In 1950, appalled by the flood of books and articles about National Socialism that was pouring from the printing presses, a German journalist wrote, “He has played a trick on us. This Hitler, I think he’ll remain with us until the end of our lives.”
Fifty years later, the situation has not changed. It is true that Hitler has failed to go down in history as “the greatest German,” as he predicted he would after the completion of Germany’s absorption of Czechoslovakia in March 1939, but he has surely become the one most written about, leaving such competitors as Frederick II, Goethe, and Bismarck far behind. In The Third Reich, Michael Burleigh writes of “the avalanche of morbid kitsch and populistic trivia” evoked by the mere mention of his name (“surface scratchings about whether Hitler slept with his niece, loved his dog or had plans for the Duke and Duchess of Windsor”), and it is true that this makes up a large part of the total. Fortunately it is balanced by works that reveal new information about the Führer’s life or see old problems in ways that illuminate and instruct. The three books considered here share those qualities, while differing markedly in content and approach.
In the first volume of his biography of Hitler, Ian Kershaw described the early political life of his subject, how he was brought to political power more by chance and the manipulations of others than by his own talents, and how he then, through the weakness of the Western Powers, had a series of diplomatic successes that made Germany once more a power of some consequence.1 These came to a climax in March 1936, when Hitler, disregarding the warnings of his generals, dispatched troops into the demilitarized Rhineland, destroying the Locarno Treaty of 1925, in which Germany had promised to respect established European borders.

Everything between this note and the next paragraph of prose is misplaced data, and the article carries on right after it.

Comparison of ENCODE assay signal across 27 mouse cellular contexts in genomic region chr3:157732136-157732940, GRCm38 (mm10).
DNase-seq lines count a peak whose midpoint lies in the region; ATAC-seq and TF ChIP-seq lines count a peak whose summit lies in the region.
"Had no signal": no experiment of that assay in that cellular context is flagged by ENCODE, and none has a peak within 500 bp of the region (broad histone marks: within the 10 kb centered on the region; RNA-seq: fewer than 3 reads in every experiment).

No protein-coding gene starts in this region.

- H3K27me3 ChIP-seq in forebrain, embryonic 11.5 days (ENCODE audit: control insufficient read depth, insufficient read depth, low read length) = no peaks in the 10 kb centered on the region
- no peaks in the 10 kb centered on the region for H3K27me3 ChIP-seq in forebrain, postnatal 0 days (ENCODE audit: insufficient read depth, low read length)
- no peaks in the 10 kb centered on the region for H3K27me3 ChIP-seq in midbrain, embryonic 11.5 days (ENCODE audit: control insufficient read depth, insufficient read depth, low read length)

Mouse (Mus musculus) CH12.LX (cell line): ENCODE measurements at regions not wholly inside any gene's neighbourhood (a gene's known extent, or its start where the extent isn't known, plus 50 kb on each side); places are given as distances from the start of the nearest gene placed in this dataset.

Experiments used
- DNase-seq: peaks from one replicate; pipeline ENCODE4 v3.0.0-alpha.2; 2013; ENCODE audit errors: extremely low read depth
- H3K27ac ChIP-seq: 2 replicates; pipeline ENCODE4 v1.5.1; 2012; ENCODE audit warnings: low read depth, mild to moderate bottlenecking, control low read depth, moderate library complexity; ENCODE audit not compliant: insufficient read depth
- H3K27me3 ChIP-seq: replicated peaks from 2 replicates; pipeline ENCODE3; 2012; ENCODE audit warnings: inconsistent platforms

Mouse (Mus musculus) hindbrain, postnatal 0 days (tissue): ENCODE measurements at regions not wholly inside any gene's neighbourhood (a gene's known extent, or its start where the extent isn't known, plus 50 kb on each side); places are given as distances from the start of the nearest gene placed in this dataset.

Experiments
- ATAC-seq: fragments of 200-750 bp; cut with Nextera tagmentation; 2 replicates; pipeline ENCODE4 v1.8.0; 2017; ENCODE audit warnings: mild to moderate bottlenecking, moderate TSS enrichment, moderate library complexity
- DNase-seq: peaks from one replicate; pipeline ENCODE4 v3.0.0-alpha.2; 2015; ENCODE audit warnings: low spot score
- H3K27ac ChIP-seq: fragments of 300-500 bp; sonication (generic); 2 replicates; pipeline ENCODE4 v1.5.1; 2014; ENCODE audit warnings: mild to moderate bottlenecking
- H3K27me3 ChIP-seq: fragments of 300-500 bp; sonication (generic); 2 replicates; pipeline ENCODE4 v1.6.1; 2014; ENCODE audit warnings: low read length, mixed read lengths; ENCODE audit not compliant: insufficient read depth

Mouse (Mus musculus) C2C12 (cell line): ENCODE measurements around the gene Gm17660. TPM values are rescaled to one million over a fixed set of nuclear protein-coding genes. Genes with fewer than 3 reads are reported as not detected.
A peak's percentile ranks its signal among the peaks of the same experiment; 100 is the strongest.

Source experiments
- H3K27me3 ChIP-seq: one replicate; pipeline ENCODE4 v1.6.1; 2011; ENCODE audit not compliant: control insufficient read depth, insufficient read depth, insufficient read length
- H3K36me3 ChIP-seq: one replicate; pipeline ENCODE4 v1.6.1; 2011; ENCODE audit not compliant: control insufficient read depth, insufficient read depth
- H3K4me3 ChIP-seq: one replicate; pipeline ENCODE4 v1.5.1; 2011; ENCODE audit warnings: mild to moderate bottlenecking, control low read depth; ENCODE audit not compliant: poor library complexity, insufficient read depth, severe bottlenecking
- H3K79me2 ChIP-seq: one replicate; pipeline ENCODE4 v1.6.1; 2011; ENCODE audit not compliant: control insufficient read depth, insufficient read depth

For the mass of the German people, these incidents served to turn Hitler into a statesman of extraordinary talent, and the Führer was not inclined to disagree. As Kershaw tells us at the beginning of his second volume, subtitled “Nemesis,” he soon developed new ambitions and, in November 1937, at a meeting with his top commanders, told them that they must be prepared to solve Germany’s problem of “living space” sometime between 1943 and 1945, at the expense of Austria and Czechoslovakia. Once more the professional soldiers were overcome by misgivings, but—more by accident than design—the Austrian problem was actually solved to Germany’s advantage within four months by the Anschluss, the incorporation of Austria into Germany as the province of Ostmark. Kershaw writes:
The Anschluss was a watershed for Hitler, and for the Third Reich…. The overwhelming reception he had encountered on his grandiose procession to Vienna, above all his return to Linz, had made a strong impression on the German Dictator. The intoxication of the crowds made him feel like a god. The rapid improvisation of the Anschluss there and then…proved once more—so it seemed to him—that…
This article is available to online subscribers only.
Please choose from one of the options below to access this article:
Purchase a print premium subscription (20 issues per year) and also receive online access to all all content on nybooks.com.
Purchase an Online Edition subscription and receive full access to all articles published by the Review since 1963.
Purchase a trial Online Edition subscription and receive unlimited access for one week to all the content on nybooks.com.